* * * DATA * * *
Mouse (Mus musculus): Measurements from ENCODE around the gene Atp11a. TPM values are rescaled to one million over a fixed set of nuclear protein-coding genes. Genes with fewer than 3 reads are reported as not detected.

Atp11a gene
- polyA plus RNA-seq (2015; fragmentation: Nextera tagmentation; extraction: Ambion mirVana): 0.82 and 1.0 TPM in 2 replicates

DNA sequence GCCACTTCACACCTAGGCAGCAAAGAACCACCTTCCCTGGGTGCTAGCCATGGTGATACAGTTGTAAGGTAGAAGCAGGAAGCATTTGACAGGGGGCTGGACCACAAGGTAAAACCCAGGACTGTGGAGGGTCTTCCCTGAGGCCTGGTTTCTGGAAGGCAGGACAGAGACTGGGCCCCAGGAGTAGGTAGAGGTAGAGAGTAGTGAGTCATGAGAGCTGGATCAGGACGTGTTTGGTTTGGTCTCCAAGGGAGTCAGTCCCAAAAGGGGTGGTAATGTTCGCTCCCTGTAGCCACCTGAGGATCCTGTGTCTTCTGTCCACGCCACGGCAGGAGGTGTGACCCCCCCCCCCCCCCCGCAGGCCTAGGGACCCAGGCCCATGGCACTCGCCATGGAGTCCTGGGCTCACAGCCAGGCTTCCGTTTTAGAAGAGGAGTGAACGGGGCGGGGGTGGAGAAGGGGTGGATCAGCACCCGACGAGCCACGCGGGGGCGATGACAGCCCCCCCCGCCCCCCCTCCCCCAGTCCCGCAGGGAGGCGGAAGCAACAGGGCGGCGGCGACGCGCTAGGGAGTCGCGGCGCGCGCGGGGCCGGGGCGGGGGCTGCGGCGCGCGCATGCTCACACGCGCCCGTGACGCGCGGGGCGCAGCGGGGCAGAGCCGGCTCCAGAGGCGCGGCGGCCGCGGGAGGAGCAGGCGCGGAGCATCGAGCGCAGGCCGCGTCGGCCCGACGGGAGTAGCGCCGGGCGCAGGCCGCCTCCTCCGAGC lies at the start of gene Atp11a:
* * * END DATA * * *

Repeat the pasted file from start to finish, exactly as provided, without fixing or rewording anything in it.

Mouse (Mus musculus): Measurements from ENCODE around the gene Atp11a. TPM values are rescaled to one million over a fixed set of nuclear protein-coding genes. Genes with fewer than 3 reads are reported as not detected.

Atp11a gene
- polyA plus RNA-seq (2015; fragmentation: Nextera tagmentation; extraction: Ambion mirVana): 0.82 and 1.0 TPM in 2 replicates

DNA sequence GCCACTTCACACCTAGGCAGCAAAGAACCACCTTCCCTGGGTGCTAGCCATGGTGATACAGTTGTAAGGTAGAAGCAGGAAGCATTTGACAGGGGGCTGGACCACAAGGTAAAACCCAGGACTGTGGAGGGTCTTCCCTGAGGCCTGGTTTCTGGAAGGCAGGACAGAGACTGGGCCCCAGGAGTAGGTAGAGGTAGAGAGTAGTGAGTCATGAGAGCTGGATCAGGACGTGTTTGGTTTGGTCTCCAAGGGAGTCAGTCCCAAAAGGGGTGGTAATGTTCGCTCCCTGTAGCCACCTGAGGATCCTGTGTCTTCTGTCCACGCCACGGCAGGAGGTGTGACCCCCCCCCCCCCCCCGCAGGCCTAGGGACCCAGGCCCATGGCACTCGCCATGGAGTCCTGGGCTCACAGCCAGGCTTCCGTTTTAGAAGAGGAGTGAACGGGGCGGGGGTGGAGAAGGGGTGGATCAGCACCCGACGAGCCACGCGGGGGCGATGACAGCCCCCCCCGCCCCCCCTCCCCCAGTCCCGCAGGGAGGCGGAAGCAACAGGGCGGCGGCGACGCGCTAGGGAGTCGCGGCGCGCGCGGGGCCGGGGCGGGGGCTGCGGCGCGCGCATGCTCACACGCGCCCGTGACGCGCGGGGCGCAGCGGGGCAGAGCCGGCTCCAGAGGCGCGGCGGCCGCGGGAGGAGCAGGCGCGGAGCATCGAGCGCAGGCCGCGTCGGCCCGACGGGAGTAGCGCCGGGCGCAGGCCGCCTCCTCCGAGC lies at the start of gene Atp11a: